Hello to you. How are you? It’s 5:59 am here as I begin to write to you. I’m doing really well and it’s because my heartspace feels alive, feels warm and activated! It’s of course in part to waking up to a loving husband, our dogs and our in-laws dogs and all the blessings and gifts of having this home and my health. It’s also the dreams I had last night and this morning that I’m referring to as a “two-parter.”
The first part was very vivid but brief.
It was about being outside in the dark and hearing weird, low level noises and seeing three round objects in the sky. They flew down towards me but they were transparent, barely visible. I could sense/hear them more than actually see them. Their sound and energy was louder than you could visibly see them. There was a pressure change too like when you are in an airplane and your ears pop. There was an energy fluctuation sound I sometimes hear at night (heard last night as a matter of fact) – like what happens when someone walks in the room but you can’t actually see the person who walked in.
I woke up and went into my closet to write down this dream. Kyle and the dogs all got up. I went back to bed. As I lay there, I prayed and talked with the God of my understanding. As I did so, I felt an incredible warmth and loving feeling in my heart and gradually fell back to sleep.
I dreamt I saw boats in a mist by water that were floating above the water by some effect going on around an island. I was with people going to meet aliens that were energy beings. I remember being in a waiting room playing with a red spaceman toy. I was moving it with my mind without actually touching it. The rule was when we met them we couldn’t touch them because they were energy beings. You could be with them with your thoughts as they are telepathic. You can share with each other without physical contact.
What’s interesting about the aliens in my dreams is how it parallels what it can be like if you are a highly sensitive person (HSP), an empath, autistic or someone who is adverse to physical contact. Sometimes being someone who is in these categories and others similar to them can make you feel like an alien, an outsider, different, odd, weird….the “other.” As human beings it’s sometimes difficult to find the balance between “energy” and tangibility…tactability. After all we are energy bound in a suite of flesh! It’s sometimes difficult to harness the desire to physically interact with the people, places, and other living beings and things that inhabit our world without being a violation or harm to them.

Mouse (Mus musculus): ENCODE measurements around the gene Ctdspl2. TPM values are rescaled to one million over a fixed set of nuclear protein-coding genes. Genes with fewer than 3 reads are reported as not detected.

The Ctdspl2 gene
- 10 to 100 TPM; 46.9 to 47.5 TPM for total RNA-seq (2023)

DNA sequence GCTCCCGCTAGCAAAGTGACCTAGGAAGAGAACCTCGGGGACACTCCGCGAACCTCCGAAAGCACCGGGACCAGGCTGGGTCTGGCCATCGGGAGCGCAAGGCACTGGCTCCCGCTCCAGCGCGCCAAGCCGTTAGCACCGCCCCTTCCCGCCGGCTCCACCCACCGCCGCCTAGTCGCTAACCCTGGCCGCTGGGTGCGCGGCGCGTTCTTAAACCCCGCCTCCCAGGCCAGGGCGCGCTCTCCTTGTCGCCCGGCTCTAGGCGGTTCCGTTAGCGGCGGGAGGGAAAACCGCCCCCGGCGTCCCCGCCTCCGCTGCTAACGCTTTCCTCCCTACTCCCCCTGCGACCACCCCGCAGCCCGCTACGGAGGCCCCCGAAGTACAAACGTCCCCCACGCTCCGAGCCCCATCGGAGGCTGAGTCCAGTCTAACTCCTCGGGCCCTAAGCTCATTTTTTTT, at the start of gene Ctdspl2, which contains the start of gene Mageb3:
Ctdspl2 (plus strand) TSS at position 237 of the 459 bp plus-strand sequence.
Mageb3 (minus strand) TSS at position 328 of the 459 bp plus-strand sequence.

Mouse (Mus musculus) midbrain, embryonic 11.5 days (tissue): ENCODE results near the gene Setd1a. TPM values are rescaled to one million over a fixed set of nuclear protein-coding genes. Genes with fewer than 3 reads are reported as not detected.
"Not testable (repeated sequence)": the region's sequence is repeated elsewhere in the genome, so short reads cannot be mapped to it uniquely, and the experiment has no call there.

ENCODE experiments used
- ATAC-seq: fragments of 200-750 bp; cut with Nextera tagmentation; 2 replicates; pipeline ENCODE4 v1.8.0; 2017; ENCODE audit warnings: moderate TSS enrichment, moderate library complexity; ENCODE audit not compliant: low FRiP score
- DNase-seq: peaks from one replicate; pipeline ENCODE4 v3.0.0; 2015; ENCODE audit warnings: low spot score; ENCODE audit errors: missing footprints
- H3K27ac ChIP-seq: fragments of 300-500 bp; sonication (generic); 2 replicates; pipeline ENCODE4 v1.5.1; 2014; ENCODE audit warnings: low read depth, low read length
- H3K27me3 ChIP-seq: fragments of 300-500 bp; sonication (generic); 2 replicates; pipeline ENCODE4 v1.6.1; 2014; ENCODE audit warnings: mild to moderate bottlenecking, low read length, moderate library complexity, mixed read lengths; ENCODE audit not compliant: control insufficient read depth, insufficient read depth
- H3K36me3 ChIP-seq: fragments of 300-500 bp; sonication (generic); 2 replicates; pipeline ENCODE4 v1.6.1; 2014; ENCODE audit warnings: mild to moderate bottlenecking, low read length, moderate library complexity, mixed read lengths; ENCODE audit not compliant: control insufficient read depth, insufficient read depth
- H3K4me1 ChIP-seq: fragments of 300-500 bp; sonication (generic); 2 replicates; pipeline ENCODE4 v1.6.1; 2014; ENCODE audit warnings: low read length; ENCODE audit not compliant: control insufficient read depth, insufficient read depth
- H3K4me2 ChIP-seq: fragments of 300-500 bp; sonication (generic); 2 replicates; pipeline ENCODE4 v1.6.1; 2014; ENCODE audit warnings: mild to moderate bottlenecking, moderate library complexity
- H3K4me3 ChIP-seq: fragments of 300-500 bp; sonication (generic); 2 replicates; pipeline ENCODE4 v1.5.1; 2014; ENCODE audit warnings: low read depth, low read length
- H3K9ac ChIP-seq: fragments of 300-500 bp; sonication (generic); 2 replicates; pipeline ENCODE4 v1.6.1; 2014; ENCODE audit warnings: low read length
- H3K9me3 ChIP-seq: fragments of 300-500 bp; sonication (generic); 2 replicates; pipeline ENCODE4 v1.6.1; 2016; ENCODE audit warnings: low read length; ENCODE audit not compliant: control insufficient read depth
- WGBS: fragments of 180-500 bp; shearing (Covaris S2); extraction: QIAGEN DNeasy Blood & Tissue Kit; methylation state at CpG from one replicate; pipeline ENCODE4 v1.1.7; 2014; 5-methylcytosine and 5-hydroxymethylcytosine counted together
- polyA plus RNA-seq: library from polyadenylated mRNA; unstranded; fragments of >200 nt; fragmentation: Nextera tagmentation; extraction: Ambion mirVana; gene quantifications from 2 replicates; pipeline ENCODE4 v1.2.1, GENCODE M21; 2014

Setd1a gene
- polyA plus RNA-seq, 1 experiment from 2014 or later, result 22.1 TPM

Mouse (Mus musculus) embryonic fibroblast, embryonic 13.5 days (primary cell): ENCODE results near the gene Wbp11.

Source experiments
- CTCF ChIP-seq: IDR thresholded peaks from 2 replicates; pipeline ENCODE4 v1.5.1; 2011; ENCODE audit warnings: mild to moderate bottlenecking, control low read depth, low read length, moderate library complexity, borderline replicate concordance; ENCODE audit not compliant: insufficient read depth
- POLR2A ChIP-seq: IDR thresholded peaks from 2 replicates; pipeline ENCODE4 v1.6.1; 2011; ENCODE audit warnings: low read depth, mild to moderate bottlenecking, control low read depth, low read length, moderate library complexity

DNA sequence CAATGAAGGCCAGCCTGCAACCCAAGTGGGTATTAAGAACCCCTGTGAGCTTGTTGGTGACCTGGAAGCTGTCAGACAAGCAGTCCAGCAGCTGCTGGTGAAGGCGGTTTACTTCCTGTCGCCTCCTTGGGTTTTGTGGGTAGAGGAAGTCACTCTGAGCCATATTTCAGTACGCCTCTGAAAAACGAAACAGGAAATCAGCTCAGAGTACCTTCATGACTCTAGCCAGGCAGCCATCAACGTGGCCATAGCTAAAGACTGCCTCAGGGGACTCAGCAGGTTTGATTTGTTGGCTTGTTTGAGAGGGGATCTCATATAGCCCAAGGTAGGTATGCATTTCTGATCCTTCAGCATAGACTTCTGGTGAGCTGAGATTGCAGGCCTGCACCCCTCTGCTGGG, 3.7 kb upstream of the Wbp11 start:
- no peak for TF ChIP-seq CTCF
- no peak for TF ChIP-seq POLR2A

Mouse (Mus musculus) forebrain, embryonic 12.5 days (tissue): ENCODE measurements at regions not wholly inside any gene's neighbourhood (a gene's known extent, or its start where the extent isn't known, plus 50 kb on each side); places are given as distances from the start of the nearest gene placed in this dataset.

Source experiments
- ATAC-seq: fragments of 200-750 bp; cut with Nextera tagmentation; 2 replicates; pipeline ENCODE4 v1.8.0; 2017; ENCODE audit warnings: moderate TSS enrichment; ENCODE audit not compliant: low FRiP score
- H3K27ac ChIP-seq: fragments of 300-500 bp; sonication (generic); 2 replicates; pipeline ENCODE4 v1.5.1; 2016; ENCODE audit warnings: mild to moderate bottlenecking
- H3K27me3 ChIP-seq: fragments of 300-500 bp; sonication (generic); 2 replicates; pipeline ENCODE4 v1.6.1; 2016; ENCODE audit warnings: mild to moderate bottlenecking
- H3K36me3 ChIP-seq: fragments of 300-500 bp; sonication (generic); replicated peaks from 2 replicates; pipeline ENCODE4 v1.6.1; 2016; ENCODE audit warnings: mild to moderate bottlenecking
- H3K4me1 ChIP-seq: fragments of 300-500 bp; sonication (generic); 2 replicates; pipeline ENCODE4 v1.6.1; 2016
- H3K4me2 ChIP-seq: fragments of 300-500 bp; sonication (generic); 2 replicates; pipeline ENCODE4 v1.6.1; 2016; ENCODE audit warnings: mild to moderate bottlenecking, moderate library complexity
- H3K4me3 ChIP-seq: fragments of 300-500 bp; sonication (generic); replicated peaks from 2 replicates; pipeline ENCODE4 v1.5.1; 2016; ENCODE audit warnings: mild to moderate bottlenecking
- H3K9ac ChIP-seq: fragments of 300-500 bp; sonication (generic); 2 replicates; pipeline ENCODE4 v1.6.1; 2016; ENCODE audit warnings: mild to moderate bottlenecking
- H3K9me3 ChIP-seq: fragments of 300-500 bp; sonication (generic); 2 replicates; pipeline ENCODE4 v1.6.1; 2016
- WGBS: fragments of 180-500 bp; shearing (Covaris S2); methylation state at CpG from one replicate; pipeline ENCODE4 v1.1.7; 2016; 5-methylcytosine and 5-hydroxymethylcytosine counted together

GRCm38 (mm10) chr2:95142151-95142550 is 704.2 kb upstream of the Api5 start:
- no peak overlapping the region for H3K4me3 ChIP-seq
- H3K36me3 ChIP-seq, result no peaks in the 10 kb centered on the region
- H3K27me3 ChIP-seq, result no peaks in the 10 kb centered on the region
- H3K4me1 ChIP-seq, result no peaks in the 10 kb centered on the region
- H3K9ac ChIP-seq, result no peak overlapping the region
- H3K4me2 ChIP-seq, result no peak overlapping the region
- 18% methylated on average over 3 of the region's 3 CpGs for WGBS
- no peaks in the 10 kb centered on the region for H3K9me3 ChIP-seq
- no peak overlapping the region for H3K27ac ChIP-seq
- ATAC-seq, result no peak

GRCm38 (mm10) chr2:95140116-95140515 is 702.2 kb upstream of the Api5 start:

What comes to mind is thinking about when I was stationed in Germany. When was there I participated in many tours offered by our Morale, Welfare and Recreation folks on base. There was a term that often came up on these tours and it was “the ugly American.” This reference was to how Americans in foreign countries behaved. When they were told not to touch things, they touched them. When they were told not to cross a security barrier that was meant to preserve a historical object or room, they inevitably crossed the line and had to be scolded out. They talked when tour guides were talking. Those types of things….just rude.
A little bit about the term and it’s origin and a couple of videos:
Ugly American (pejorative)
“Ugly American” is a pejorative* term used to refer to perceptions of loud, arrogant, demeaning, thoughtless, ignorant, and ethnocentric behavior of American citizens mainly abroad, but also at home. Although the term is usually associated with or applied to travelers and tourists, it also applies to U.S. corporate businesses in the international arena.